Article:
The Tranchée d'Arenberg, the most famous sector of cobbles in Paris-Roubaix, will remain in the route of the French Flanders Classic in 2011, despite hesitations from organisers, ASO.
"In our mind there was no way of removing Arenberg in 2011", Jean-François Pescheux, Competitions Director at ASO, told La Voix du Nord, after a crucial recce last Wednesday.
However the local newspaper reveals ASO planned a draft version of the 2011 course without the Arenberg. In October another ASO manager confirmed that information during the press conference of the new Paris-Roubaix cyclosportive event. Today Pescheux confirmed that the section isn't untouchable: "Even if we always say [that sector] is like the Alpe d'Huez in the Tour de France, there's no rule to go to there every year."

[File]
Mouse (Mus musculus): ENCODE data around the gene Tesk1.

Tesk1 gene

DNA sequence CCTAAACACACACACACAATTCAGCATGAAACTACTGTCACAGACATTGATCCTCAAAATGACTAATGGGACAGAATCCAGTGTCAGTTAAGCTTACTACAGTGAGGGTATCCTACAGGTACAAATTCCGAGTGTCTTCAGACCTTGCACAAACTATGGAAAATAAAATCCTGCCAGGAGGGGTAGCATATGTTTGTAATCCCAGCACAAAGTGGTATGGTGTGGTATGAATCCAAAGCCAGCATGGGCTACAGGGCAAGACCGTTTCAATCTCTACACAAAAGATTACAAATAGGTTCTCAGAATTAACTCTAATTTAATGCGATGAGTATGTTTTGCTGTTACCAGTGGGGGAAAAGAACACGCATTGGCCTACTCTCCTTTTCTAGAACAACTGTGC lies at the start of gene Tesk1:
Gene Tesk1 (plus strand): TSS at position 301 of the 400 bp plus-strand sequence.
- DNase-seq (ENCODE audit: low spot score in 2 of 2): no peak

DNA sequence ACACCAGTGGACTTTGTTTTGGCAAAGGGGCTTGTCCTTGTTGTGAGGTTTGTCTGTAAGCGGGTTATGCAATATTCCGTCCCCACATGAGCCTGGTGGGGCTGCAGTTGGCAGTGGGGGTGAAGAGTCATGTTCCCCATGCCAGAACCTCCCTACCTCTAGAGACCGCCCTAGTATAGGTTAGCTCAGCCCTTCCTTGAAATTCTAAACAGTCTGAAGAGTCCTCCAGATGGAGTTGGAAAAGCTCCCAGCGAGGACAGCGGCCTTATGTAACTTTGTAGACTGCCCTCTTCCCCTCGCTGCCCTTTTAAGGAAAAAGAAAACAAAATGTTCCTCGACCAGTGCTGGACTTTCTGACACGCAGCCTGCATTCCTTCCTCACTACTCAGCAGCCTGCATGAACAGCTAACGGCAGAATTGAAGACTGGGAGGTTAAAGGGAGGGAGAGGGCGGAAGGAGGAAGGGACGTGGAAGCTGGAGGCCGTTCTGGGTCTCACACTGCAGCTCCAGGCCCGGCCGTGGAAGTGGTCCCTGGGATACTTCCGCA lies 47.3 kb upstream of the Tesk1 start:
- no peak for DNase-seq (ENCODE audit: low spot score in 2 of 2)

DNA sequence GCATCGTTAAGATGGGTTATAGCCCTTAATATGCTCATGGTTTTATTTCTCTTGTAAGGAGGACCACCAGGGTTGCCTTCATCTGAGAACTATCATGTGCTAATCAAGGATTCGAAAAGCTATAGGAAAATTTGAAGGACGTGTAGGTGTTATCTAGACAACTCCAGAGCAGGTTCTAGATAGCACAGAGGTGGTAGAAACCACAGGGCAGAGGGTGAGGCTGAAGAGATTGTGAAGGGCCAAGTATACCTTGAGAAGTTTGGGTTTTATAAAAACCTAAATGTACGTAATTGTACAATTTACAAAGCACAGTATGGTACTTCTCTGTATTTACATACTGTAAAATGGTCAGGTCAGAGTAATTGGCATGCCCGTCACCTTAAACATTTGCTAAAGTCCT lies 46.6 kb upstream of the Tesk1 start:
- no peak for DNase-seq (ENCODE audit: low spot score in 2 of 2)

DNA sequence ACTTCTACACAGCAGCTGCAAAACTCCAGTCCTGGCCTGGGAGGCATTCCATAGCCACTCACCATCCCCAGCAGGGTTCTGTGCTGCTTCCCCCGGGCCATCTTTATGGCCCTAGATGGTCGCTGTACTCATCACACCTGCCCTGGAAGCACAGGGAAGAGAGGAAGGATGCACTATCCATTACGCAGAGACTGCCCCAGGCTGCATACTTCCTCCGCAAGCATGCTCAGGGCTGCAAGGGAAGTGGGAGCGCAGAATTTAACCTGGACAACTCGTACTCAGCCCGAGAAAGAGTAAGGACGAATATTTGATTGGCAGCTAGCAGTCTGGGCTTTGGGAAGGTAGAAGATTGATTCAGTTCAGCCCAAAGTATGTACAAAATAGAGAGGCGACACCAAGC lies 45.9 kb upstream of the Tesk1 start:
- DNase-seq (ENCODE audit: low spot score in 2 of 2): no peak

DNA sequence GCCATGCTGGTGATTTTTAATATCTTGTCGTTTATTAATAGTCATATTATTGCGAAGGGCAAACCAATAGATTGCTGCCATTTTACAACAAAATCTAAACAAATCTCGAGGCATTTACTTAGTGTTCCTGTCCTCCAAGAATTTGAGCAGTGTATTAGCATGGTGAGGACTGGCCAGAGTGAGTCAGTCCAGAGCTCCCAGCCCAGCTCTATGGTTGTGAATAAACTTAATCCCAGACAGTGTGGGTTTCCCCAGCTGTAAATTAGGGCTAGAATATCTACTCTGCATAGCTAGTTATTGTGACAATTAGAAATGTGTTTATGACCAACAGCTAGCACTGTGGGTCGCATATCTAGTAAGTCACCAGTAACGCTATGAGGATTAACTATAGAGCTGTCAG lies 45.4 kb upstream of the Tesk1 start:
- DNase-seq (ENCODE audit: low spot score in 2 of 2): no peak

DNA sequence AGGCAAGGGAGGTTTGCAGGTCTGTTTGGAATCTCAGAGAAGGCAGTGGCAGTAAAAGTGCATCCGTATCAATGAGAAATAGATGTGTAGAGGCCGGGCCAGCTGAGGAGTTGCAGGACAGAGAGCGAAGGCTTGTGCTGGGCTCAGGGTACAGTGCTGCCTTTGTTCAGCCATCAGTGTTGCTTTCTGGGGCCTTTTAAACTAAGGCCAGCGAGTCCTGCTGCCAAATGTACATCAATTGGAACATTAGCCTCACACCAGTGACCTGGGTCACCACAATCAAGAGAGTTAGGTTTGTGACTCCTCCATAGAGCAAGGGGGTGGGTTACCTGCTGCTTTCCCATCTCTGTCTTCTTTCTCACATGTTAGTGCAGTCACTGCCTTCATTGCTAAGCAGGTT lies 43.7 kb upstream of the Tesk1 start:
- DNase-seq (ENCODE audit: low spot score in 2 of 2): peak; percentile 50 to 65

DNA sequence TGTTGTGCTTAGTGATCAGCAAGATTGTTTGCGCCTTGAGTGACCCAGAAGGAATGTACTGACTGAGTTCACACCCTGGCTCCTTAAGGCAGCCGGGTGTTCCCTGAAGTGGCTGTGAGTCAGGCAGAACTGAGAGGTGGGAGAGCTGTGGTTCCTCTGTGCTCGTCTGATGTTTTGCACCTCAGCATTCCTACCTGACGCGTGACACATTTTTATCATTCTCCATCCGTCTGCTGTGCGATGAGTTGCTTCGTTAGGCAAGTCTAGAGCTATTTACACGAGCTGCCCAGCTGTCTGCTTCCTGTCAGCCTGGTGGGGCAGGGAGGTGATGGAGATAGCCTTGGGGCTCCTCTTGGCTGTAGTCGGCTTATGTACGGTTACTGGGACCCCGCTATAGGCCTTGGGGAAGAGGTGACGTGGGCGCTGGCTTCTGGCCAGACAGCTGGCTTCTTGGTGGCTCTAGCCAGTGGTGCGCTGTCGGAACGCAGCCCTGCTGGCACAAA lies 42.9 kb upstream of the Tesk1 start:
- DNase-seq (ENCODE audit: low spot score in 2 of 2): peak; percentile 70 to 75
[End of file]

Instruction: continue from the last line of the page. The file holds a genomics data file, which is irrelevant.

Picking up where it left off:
The Tranchée de Wallers-Arenberg, a 2.400m long route through a forest, is positioned far away from the finish (at 95 kilometres according to the 2010 route), but remains the main symbol of Paris-Roubaix.
Eddy Merckx, who captured Paris-Roubaix in 1968, the first time the Arenberg's track was added in the route, said: "That's not a place where you can win the race but you can lost it".
Arenberg's dangers are well known since 1967 when the organisers decided to change the course and avoid another bunch sprint like that one Jan Janssen won that year. When he saw pictures of the trench, Tour de France Director Jacques Goddet said: "I asked you to find cobblestones, not a bog!" Arenberg's addition had been suggested by 1962 World Champion, Jean Stablinski, born in the area and worker in the mines of Wallers-Arenberg when he was 14.
The organisers changed the direction in 1999 and 2000 after multiple Roubaix winner Johan Museeuw seriously crashed in 1998. Since then the riders have used the traditional descending direction which reaches the speed around 70kmph in the first meters.